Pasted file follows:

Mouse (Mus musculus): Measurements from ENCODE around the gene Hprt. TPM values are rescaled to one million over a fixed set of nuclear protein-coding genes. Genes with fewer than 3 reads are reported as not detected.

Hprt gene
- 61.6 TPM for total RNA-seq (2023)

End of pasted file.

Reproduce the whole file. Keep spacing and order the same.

Mouse (Mus musculus): Measurements from ENCODE around the gene Hprt. TPM values are rescaled to one million over a fixed set of nuclear protein-coding genes. Genes with fewer than 3 reads are reported as not detected.

Hprt gene
- 61.6 TPM for total RNA-seq (2023)